Lena: Take your coat off, you're going to talk. They'll take this off me [the microphone] and put it on you.
Marina: Have you been talking for a long time?
Lena: Really long. We've had tea.
Marina: Got it. Good.
Lena: They're taking pictures of our stove. Here, take these slippers. And there are also some white ones over there.
Marina: So many slippers.
Ilya: Marina, good evening!
Marina: Good evening!
Lena: Let me turn on the light.
Marina: The reason I really like living here is that the houses are so varied. The architectural styles are all mixed up. And the people. When you go to the new districts, the way people look, it's like they are masked for me, or I just can't understand them. Here there's a different mentality, I'd say. A different spirit.
Marina: How did I get to this apartment? We'd been living in our own apartment, in one of the new housing districts, I think, we were living, where was it, Kupchino, I think, then we were on Demyan Bedny Street, and then we came here. Mama left me here in this room and went with my stepfather to get our things. There was a deep echo here. It scared me, and I was thinking like what is this, what on earth is going on here, and I went to meet the neighbors. They invited me in, I think they even gave me tea, I mean, they were very nice to me from the start. When everything was fixed up, I lived in this little compartment. You probably filmed it already.
[Main room and walled-off "compartment."]
Ilya: We didn't go in, but we saw it.
Marina: So I had my desk there, and I slept there, and in fact I spent pretty much my whole adolescence there. That was my study, my space, and really nobody else could come in. So it was all mine. I loved to invite my girlfriends. We even played a lot of pranks. So. Well, not malicious ones, of course.
Ilya: What kind of pranks?
Marina: Well, like we had one neighbor living here, he's gone now. An older man, now I understand that he was an older man, but he was a little mean. So we were bad. We stomped our feet in front of his room, I mean, the girls, we went past his room stomping our feet... What else could we have thought up? I mean, all our pranks were like that.
Marina: Absolutely all the kids who went to School 70 lived in kommunalkas. I don't think there was anyone who lived in a private apartment. Everyone was from a kommunalka, and everyone lived nearby. As for people with a separate apartment, I think that one girl lived in one, I think she was the only one like that. I remember her last name: Kravchenko. Natasha Kravchenko, I think her father was in the military. They had a separate apartment somewhere on Kamennoostrovsky. And the way we looked at it, she wasn't one of us. Now that old man who we were stomping at, and his daughter, who was really mean, they moved away...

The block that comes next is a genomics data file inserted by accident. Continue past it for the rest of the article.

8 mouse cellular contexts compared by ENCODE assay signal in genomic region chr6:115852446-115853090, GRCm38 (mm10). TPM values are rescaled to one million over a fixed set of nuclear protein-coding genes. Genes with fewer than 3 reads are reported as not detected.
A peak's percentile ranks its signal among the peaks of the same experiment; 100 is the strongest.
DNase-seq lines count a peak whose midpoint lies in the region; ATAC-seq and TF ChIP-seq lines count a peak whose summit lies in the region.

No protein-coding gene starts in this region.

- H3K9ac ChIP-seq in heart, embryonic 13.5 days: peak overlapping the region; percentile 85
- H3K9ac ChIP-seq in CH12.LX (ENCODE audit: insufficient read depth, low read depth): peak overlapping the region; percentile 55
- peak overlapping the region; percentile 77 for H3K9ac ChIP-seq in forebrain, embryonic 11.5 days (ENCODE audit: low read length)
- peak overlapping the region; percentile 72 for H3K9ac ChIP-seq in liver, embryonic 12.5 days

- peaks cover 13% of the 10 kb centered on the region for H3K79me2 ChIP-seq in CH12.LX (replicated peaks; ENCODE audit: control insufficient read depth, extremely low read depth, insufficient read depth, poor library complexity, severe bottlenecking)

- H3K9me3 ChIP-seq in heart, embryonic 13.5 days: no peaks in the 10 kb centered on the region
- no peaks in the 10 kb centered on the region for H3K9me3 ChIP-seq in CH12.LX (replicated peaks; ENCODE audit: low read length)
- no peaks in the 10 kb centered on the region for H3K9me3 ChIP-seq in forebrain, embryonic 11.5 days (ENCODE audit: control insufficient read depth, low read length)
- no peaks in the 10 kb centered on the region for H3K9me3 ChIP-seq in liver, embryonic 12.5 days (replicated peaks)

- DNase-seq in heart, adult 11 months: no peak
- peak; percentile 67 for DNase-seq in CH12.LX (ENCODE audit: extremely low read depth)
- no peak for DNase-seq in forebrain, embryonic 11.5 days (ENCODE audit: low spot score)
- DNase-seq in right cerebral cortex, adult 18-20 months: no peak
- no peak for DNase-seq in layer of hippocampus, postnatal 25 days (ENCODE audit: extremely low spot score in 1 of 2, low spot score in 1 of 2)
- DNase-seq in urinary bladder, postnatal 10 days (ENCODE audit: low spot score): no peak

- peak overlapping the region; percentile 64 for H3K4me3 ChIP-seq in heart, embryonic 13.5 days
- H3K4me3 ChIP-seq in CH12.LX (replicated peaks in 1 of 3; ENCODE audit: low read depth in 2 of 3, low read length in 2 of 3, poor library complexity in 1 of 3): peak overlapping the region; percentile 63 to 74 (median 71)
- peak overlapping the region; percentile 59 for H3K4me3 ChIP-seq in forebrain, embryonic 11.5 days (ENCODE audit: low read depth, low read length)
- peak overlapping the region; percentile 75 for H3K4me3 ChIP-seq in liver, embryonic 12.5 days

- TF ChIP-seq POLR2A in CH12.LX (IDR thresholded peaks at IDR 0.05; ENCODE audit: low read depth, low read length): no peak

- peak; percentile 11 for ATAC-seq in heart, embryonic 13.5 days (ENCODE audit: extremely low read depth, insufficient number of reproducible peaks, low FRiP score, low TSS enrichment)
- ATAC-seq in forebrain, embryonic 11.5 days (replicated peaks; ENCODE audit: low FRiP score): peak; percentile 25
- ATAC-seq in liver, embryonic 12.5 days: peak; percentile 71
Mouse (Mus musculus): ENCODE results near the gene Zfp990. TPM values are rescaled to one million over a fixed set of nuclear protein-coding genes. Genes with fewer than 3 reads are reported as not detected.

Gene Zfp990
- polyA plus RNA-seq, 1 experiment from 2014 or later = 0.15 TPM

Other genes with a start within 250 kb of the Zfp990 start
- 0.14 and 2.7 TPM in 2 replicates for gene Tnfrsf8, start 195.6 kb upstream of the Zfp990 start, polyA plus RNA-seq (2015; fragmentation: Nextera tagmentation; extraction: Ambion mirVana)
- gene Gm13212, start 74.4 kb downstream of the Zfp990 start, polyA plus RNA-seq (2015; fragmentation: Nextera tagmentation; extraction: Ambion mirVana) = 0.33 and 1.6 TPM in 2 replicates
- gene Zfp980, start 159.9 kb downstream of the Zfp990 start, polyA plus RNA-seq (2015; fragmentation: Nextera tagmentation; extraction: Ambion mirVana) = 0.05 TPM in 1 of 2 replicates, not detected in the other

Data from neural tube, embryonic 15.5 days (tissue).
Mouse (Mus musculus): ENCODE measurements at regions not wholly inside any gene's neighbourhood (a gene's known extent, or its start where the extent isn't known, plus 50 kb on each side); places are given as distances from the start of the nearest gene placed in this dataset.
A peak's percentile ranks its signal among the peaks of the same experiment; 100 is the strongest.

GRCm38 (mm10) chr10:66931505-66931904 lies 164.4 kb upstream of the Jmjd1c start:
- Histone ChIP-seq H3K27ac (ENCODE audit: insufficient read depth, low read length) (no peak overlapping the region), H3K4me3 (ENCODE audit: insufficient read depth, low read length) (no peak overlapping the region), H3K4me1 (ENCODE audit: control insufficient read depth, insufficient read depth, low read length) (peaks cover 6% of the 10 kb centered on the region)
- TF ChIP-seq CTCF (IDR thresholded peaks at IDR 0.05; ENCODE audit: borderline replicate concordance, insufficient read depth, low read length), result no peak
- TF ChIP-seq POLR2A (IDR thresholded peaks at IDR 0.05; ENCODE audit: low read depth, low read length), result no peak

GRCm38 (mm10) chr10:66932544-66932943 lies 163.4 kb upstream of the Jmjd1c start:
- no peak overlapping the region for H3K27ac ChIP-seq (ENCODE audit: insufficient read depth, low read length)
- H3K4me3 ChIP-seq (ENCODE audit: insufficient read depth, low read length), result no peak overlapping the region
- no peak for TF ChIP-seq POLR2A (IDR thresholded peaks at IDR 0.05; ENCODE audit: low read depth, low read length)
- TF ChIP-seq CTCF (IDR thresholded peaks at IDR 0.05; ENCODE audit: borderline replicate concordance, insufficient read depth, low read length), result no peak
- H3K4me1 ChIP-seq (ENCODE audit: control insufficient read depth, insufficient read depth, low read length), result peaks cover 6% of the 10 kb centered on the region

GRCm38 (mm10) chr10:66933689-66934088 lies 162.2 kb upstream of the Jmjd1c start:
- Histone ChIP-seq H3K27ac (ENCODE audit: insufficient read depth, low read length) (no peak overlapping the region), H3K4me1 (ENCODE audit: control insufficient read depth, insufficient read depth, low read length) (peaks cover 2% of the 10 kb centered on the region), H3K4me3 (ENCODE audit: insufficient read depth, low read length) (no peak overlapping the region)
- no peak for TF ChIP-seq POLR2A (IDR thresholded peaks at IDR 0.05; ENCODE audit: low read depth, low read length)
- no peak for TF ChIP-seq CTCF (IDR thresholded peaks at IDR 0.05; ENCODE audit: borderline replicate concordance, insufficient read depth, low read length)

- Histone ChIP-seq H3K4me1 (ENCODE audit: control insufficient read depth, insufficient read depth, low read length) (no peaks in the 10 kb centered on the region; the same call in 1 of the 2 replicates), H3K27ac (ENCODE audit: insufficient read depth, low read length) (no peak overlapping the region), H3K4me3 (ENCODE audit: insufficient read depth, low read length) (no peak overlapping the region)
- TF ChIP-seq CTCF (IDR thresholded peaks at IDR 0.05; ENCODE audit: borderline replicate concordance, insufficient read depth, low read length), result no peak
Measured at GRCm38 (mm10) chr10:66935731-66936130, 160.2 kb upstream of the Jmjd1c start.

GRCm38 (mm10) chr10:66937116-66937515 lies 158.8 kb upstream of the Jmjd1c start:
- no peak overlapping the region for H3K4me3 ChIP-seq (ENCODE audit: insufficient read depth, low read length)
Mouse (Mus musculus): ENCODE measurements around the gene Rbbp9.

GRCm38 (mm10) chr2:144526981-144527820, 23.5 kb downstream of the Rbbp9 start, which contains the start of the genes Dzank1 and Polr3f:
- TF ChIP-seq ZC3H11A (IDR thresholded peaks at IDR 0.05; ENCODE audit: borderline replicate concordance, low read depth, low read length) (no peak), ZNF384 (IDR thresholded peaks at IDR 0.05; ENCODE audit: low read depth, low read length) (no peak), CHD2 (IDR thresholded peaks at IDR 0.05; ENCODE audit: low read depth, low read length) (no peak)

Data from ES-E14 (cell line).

Lena: That's not true. Pasha Davidovna was a good person.
Marina: But we, the young people, we thought she was mean. She hardly ever got us when someone called on the phone, and she bawled us out. And... I mean, she was very strict and that... she restricted our freedom.
Ilya: She bawled out the children?
Marina: Yeah, she liked to teach us a lesson.
Lena: She was strict. What do you expect?
Marina: Sometimes in the morning you'd go into the kitchen, and she's got this awful expression on her face. You think: what did you forget to do, what was it? You didn't sweep the floor, you didn't wipe the table, or... Maybe she was just thinking her own thoughts... So I was kind of scared of her... She restricted my freedom and I didn't like it... She used to say things like "Of course this is none of my business, Marina, but... " and she'd give me her advice. How a woman should act, how to cook, how to deal with men.
Lena: In the room I showed you, next to Sveta's, we had some very interesting people.
Marina: They were alcoholics.
Lena: They were alcoholics, but they were quiet alcoholics. They were very cultured alcoholics.
Marina: I'm not bothered by the sound of my neighbors' footsteps in the hallway: if it's the heels of their shoes or something else. I feel good when people come in, I know that the apartment will fill up, I mean, like it is in a family. You know, when there's a husband, a wife, and a child, and when one of them isn't around, there's a feeling of anxiety, and when everyone's back, it feels good. That's the way it is here. That is, like one big family. The way it works, you don't feel embarrassed coming out in a nightgown and robe. Even...
Lena: Your mother likes to do that.
Marina: Yes, okay, my mother likes to do that. I mean nobody is offended by that, nobody feels insulted. Of course if an outsider tried it, everybody would be shocked, that would be, it would be indecent. We transmit these things, we transmit them pretty strongly, like, "careful," "pay attention," "don't make things difficult for others," "you really shouldn't use the phone after eleven, but if you do, then you have to run as... very quickly to the telephone, so that... Somebody needs their rest," and so forth.
Lena: Well, it's like a commune, you can look at it that way, right? People are living a communal life.
Marina: So there are these rules, and if a newcomer breaks them, then people will let him know about it pretty quickly.